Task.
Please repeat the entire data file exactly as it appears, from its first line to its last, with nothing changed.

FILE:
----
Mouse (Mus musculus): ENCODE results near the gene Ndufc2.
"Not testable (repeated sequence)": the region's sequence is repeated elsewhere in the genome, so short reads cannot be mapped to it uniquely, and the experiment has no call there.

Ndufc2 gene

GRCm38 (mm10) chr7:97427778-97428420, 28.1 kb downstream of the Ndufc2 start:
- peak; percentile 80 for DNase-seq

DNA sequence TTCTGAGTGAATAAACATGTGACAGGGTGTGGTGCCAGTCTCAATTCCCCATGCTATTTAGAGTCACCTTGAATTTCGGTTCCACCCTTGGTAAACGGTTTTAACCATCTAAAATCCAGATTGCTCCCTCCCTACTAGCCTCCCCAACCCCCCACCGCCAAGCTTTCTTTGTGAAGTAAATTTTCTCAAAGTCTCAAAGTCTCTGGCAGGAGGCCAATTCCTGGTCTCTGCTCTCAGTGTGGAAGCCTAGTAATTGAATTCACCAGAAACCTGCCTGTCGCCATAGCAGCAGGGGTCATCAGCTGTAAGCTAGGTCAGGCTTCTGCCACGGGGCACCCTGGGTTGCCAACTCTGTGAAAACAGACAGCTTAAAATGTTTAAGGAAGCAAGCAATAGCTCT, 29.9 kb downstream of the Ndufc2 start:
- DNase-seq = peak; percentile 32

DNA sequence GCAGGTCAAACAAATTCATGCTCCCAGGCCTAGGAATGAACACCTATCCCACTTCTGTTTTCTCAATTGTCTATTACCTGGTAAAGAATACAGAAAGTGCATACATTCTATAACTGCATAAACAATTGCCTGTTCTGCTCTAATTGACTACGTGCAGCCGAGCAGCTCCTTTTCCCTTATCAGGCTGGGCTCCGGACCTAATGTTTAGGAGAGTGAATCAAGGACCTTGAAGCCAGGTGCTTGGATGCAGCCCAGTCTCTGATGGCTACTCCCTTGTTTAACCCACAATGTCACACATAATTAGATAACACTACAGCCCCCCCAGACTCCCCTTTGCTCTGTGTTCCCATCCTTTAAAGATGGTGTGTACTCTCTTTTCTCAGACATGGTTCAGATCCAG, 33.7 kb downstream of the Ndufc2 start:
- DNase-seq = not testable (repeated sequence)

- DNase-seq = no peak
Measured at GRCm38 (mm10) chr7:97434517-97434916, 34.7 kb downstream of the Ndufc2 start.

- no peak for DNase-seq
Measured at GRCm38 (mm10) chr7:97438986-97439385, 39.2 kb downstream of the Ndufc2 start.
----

Mouse (Mus musculus): ENCODE results near the gene Ndufc2.
"Not testable (repeated sequence)": the region's sequence is repeated elsewhere in the genome, so short reads cannot be mapped to it uniquely, and the experiment has no call there.

Ndufc2 gene

GRCm38 (mm10) chr7:97427778-97428420, 28.1 kb downstream of the Ndufc2 start:
- peak; percentile 80 for DNase-seq

DNA sequence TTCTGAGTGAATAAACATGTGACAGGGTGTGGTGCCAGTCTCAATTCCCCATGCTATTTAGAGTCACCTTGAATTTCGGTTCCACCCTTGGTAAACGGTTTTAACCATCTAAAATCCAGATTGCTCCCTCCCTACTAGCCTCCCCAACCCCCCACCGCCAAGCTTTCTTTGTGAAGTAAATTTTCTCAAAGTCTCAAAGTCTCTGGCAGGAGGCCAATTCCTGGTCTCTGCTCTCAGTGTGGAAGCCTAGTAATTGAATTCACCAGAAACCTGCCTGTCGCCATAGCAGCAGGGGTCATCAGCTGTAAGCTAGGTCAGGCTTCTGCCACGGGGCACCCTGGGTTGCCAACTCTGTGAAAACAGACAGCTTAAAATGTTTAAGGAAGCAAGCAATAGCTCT, 29.9 kb downstream of the Ndufc2 start:
- DNase-seq = peak; percentile 32

DNA sequence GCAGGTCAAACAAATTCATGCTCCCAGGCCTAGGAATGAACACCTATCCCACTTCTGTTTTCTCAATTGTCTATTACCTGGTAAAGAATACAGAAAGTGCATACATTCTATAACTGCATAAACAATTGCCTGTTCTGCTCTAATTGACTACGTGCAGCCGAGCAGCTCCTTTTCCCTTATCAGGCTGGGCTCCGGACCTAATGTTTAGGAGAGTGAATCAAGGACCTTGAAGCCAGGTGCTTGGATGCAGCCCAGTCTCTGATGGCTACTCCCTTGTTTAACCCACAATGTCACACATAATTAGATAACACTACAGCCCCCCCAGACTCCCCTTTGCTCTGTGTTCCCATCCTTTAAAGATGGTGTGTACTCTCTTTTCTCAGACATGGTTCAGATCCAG, 33.7 kb downstream of the Ndufc2 start:
- DNase-seq = not testable (repeated sequence)

- DNase-seq = no peak
Measured at GRCm38 (mm10) chr7:97434517-97434916, 34.7 kb downstream of the Ndufc2 start.

- no peak for DNase-seq
Measured at GRCm38 (mm10) chr7:97438986-97439385, 39.2 kb downstream of the Ndufc2 start.